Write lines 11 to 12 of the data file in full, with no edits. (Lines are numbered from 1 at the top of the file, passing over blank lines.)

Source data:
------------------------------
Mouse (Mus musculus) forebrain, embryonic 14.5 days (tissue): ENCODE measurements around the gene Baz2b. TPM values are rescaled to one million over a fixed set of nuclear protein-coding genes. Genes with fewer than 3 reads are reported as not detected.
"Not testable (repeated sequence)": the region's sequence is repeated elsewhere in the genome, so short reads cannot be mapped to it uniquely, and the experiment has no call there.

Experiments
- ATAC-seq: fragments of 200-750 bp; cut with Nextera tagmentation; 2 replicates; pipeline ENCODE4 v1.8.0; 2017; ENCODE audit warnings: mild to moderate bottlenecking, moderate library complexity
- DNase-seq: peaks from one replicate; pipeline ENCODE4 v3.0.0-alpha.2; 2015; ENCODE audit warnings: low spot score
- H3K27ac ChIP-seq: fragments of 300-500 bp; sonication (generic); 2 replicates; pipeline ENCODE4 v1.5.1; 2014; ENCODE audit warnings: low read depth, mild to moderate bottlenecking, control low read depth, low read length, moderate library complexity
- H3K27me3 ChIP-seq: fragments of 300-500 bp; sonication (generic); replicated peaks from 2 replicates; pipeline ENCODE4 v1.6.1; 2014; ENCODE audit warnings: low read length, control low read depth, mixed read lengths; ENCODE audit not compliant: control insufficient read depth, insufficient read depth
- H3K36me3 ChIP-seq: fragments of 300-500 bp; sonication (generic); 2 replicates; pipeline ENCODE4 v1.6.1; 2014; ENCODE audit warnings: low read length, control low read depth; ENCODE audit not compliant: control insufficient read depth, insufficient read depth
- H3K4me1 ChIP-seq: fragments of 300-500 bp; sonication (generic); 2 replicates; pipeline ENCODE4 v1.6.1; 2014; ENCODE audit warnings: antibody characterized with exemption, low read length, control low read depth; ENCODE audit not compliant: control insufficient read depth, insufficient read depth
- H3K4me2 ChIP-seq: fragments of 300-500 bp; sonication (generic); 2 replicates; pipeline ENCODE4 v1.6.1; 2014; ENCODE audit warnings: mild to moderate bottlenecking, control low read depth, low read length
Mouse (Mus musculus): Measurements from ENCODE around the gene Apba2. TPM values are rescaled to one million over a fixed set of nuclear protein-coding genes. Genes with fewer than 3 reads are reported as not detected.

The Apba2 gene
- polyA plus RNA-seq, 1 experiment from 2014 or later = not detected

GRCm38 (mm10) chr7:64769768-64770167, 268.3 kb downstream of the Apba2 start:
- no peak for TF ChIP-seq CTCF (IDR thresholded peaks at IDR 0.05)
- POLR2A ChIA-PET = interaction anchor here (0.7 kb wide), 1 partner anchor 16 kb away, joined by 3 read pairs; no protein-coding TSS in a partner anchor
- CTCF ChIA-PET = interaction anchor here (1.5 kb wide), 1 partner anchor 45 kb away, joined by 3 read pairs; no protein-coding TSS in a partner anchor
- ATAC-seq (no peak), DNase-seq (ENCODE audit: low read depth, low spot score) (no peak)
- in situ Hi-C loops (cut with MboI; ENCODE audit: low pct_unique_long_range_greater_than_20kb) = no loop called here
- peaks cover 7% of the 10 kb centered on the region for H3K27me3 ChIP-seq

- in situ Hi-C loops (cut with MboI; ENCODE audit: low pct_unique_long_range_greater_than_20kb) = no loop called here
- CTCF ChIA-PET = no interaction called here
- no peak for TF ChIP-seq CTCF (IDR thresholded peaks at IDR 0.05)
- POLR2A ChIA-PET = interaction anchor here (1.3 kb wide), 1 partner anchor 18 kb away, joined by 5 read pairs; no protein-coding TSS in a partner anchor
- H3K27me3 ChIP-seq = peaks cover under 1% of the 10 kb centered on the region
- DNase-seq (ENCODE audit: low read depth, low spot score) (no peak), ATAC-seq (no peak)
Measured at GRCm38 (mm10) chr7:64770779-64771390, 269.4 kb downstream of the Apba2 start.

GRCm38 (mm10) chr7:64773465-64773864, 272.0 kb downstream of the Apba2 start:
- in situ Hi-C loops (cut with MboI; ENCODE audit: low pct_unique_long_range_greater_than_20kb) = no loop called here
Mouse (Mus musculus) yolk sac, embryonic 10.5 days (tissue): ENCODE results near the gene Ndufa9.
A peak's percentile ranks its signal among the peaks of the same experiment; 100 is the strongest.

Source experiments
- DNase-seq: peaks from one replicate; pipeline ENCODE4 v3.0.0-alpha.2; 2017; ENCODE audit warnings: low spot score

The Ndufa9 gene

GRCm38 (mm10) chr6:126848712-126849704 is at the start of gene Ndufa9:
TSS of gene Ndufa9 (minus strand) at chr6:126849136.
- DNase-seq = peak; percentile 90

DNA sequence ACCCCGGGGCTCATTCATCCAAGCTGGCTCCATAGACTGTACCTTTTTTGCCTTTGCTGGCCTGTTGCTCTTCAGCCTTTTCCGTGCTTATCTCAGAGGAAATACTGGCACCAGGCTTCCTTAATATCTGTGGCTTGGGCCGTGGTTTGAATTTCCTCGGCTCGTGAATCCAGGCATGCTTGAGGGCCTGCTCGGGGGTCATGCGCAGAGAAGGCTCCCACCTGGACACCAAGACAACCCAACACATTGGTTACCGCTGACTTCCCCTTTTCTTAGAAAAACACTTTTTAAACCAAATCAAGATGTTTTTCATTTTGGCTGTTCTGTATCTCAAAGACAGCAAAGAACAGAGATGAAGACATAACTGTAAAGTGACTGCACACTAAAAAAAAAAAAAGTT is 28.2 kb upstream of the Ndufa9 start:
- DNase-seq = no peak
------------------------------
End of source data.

Mouse (Mus musculus): Measurements from ENCODE around the gene Apba2. TPM values are rescaled to one million over a fixed set of nuclear protein-coding genes. Genes with fewer than 3 reads are reported as not detected.

The Apba2 gene